Is the GOAT of investing parting ways with an oil & gas bellwether for good? Canadian followers of Warren Buffett noticed in the recent S.E.C. filing of Berkshire Hathaway that there’s no more TSX stock in the company’s portfolio. In Q1 2021, Buffett’s conglomerate sold its entire holding in Suncor Energy (TSX:SU)(NYSE:SU).
During the same quarter, Berkshire trimmed its holdings in General Motors and big pharmaceutical firms such as AbbVie, Bristol-Myers Squibb, and Merck. The company bought more shares of Verizon and Kroger.
People might construe that Buffett is slowly veering away from the energy sector. His company also reduced its holdings in Chevron, another oil giant, by more than 50%. Some observers find it odd that the Oracle of Omaha ditched his lone Canadian stock when TSX’s energy sector is the top performer thus far in 2021.
Only possible reason
Other market analysts think there’s pressure to reaffirm Berkshire’s commitment to shift to environmental, social, and governance investing. Buffett and his long-time partner Charlie Munger liked natural gas before and considered Canada’s oil sands’ king a value stock. Berkshire ditched Suncor Energy in 2016 only to repurchase shares in 2018.
Regaining lost ground
Only time will tell whether it was an untimely move by Buffett to sell Suncor shares. The $42 billion integrated energy company seems to be regaining lost ground. Cash flows are rapidly increasing of late, and higher dividend payments could follow. As of May 21, 2021, the share price is $27.91, while the dividend yield is a decent 3.01%.
Current Suncor investors are happy because their top energy stock’s 31.79% year-to-date gain outperforms the broader market (+12.01%). The energy sector is similarly ahead by +36.58%. Market analysts’ high price target is $40 or a +43.33% climb. With or without Buffett, Suncor is a screaming buy given its operational momentum in 2021.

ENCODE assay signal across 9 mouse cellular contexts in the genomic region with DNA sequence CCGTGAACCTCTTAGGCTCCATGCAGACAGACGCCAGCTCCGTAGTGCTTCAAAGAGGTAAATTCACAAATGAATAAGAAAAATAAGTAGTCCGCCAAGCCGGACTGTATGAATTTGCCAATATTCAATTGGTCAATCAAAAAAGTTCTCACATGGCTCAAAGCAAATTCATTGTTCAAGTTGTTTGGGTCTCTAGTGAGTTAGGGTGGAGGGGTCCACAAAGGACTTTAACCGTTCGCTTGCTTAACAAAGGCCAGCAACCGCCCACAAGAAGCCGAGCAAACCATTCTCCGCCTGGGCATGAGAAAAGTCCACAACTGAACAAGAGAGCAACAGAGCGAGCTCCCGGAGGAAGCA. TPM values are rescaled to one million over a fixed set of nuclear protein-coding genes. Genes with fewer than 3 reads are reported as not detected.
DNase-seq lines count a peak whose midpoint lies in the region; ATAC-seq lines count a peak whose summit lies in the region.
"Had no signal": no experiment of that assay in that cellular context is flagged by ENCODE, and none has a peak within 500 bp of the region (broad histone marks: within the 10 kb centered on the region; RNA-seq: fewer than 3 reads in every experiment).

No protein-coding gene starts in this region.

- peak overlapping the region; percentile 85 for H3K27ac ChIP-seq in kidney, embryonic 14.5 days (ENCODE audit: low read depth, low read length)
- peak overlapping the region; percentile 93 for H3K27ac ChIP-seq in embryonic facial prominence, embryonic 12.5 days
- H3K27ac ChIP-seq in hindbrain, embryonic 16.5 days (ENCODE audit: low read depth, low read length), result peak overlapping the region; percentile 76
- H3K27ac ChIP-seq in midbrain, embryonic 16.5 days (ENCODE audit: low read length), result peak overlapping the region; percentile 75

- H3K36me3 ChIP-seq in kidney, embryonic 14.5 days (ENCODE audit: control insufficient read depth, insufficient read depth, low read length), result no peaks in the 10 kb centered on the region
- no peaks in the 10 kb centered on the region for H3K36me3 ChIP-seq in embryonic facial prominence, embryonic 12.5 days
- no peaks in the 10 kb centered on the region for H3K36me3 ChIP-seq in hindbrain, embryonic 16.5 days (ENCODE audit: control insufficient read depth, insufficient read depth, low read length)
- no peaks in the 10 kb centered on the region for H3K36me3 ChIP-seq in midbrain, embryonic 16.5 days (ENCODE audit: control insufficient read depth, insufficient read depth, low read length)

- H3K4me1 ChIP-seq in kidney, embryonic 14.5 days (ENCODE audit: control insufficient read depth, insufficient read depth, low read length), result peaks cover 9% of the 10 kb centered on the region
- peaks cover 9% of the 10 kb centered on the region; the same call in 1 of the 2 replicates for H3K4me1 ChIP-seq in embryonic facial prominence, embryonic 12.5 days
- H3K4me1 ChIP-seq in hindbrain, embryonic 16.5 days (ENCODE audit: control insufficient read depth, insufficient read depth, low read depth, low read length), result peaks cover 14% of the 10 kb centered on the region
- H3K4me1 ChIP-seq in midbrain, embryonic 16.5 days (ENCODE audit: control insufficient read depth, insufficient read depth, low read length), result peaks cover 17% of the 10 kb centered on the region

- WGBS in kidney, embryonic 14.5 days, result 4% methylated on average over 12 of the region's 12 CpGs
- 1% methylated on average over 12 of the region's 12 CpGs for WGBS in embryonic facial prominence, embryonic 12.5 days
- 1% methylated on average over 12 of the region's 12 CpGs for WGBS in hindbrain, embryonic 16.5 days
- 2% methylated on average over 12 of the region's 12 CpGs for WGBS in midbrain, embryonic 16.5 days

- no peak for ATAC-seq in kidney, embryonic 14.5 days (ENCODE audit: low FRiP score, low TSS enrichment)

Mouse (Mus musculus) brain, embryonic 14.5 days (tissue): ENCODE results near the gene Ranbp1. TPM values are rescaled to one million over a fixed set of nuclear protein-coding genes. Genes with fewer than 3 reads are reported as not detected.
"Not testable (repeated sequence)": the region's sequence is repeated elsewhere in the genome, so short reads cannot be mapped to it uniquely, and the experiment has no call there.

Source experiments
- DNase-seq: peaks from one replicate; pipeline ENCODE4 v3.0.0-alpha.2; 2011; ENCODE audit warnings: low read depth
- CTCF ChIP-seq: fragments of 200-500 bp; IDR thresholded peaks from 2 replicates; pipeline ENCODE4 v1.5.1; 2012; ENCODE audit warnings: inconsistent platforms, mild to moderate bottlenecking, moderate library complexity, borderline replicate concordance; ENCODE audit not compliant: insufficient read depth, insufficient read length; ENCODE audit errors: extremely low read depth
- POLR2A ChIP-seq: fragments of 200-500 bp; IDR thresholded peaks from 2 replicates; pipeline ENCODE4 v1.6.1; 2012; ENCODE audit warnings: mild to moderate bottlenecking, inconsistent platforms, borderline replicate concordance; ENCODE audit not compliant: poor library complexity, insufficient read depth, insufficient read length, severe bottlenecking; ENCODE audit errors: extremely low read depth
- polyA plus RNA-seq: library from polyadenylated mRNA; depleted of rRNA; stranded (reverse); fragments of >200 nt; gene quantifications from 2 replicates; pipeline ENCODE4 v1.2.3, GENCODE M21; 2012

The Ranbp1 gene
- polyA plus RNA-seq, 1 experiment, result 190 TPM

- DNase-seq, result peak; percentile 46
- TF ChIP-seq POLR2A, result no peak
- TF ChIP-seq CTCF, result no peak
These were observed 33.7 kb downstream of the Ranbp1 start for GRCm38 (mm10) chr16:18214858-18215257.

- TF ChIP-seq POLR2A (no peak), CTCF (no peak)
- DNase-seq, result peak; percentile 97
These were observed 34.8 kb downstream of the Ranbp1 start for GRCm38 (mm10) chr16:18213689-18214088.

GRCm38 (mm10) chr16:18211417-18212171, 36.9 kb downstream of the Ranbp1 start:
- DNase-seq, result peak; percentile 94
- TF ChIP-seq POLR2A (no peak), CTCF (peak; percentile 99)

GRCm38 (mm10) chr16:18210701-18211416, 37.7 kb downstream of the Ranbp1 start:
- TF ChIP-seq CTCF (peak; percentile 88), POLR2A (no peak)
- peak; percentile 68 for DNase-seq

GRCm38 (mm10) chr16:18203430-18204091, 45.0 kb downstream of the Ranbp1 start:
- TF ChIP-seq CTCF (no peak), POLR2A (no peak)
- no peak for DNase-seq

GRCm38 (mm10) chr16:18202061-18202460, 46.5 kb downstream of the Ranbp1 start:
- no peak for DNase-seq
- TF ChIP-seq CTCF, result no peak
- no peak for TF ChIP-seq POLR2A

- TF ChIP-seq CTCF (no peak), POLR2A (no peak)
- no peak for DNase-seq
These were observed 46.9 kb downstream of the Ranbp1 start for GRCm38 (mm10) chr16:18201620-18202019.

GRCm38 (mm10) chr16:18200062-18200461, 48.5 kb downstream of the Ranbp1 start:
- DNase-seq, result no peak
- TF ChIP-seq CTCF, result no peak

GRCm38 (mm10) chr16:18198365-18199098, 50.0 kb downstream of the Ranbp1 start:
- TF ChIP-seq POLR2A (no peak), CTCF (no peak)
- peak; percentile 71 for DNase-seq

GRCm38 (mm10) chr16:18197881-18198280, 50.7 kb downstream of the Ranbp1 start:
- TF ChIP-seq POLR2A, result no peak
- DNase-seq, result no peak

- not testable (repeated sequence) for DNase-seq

In quarter ended March 31, 2021, Suncor reported net earnings of $821 million versus a net loss of $3.5 billion in Q1 2020. The company generated $2.11 billion in funds from operations during the quarter versus $1 billion in the same quarter last year.
Cash flow from operating activities also increased to $2.345 billion from $1.383 billion a year ago. In the same quarter, Suncor made an equity investment in a Canadian carbon capture company, Svante. The latter counts on the support of Suncor and other companies to continue developing the technology to capture CO2 from industrial processes at reduced costs.
Carbon capture has become a strategic goal for Suncor. It will leverage technology to reduce greenhouse gas emissions in its base business and produce blue hydrogen as an energy product.
Suncor Energy made headlines recently following the announcement that it would collaborate with ATCO to create a world-scale clean hydrogen facility. The partnership is pleasant news to the federal government and provincial government in Alberta.
The proposed project is a bold move. It aims to reduce CO₂ emissions by more than two million tonnes per year in Alberta. Furthermore, you can expect the emission-reduction endeavor to provide jobs across the province and generate substantial economic activity. The energy company and utility firm will also make available hydrogen volumes for Alberta’s industrial, municipal and commercial transport users.
Warren Buffett's decision to sell Suncor shares in Q1 2021 was an untimely move...
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This article represents the opinion of the writer, who may disagree with the “official” recommendation position of a Motley Fool premium service or advisor. We’re Motley! Questioning an investing thesis — even one of our own — helps us all think critically about investing and make decisions that help us become smarter, happier, and richer, so we sometimes publish articles that may not be in line with recommendations, rankings or other content.
Fool contributor Christopher Liew has no position in any of the stocks mentioned. The Motley Fool owns shares of and recommends Berkshire Hathaway (B shares) and Bristol Myers Squibb. The Motley Fool recommends Verizon Communications and recommends the following options: short January 2023 $200 puts on Berkshire Hathaway (B shares), short June 2021 $240 calls on Berkshire Hathaway (B shares), and long January 2023 $200 calls on Berkshire Hathaway (B shares).